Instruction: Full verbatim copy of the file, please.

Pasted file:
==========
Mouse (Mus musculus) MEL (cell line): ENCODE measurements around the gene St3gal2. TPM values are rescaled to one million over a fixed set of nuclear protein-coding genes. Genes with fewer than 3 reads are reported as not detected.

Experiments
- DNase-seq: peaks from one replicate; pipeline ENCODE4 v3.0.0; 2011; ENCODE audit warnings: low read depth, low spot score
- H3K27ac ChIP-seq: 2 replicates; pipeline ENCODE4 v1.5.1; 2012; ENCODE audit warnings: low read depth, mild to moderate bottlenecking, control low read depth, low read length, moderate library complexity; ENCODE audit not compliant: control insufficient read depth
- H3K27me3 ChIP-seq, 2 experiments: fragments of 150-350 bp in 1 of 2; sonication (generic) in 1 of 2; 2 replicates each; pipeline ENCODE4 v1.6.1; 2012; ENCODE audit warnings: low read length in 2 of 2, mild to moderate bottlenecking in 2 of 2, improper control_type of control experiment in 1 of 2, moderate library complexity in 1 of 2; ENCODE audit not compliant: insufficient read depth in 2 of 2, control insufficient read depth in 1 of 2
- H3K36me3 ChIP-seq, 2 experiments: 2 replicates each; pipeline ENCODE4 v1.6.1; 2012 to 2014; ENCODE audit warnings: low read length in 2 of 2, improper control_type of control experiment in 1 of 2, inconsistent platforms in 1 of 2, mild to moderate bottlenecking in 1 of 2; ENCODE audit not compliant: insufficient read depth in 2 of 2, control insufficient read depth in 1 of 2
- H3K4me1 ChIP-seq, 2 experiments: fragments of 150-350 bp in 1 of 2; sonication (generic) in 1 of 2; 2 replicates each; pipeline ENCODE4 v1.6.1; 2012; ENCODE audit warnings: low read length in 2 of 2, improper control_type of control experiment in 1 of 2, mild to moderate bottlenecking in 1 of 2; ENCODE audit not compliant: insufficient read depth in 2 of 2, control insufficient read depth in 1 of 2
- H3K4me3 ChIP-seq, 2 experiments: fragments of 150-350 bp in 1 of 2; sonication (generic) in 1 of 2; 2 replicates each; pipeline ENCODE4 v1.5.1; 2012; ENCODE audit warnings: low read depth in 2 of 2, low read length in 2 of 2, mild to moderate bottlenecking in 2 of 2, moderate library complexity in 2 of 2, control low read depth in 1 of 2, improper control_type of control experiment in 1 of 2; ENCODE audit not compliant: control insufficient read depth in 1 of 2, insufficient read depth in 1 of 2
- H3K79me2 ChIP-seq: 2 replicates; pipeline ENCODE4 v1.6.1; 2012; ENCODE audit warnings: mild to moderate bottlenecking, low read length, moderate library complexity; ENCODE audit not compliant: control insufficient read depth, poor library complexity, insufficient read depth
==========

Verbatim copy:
Mouse (Mus musculus) MEL (cell line): ENCODE measurements around the gene St3gal2. TPM values are rescaled to one million over a fixed set of nuclear protein-coding genes. Genes with fewer than 3 reads are reported as not detected.

Experiments
- DNase-seq: peaks from one replicate; pipeline ENCODE4 v3.0.0; 2011; ENCODE audit warnings: low read depth, low spot score
- H3K27ac ChIP-seq: 2 replicates; pipeline ENCODE4 v1.5.1; 2012; ENCODE audit warnings: low read depth, mild to moderate bottlenecking, control low read depth, low read length, moderate library complexity; ENCODE audit not compliant: control insufficient read depth
- H3K27me3 ChIP-seq, 2 experiments: fragments of 150-350 bp in 1 of 2; sonication (generic) in 1 of 2; 2 replicates each; pipeline ENCODE4 v1.6.1; 2012; ENCODE audit warnings: low read length in 2 of 2, mild to moderate bottlenecking in 2 of 2, improper control_type of control experiment in 1 of 2, moderate library complexity in 1 of 2; ENCODE audit not compliant: insufficient read depth in 2 of 2, control insufficient read depth in 1 of 2
- H3K36me3 ChIP-seq, 2 experiments: 2 replicates each; pipeline ENCODE4 v1.6.1; 2012 to 2014; ENCODE audit warnings: low read length in 2 of 2, improper control_type of control experiment in 1 of 2, inconsistent platforms in 1 of 2, mild to moderate bottlenecking in 1 of 2; ENCODE audit not compliant: insufficient read depth in 2 of 2, control insufficient read depth in 1 of 2
- H3K4me1 ChIP-seq, 2 experiments: fragments of 150-350 bp in 1 of 2; sonication (generic) in 1 of 2; 2 replicates each; pipeline ENCODE4 v1.6.1; 2012; ENCODE audit warnings: low read length in 2 of 2, improper control_type of control experiment in 1 of 2, mild to moderate bottlenecking in 1 of 2; ENCODE audit not compliant: insufficient read depth in 2 of 2, control insufficient read depth in 1 of 2
- H3K4me3 ChIP-seq, 2 experiments: fragments of 150-350 bp in 1 of 2; sonication (generic) in 1 of 2; 2 replicates each; pipeline ENCODE4 v1.5.1; 2012; ENCODE audit warnings: low read depth in 2 of 2, low read length in 2 of 2, mild to moderate bottlenecking in 2 of 2, moderate library complexity in 2 of 2, control low read depth in 1 of 2, improper control_type of control experiment in 1 of 2; ENCODE audit not compliant: control insufficient read depth in 1 of 2, insufficient read depth in 1 of 2
- H3K79me2 ChIP-seq: 2 replicates; pipeline ENCODE4 v1.6.1; 2012; ENCODE audit warnings: mild to moderate bottlenecking, low read length, moderate library complexity; ENCODE audit not compliant: control insufficient read depth, poor library complexity, insufficient read depth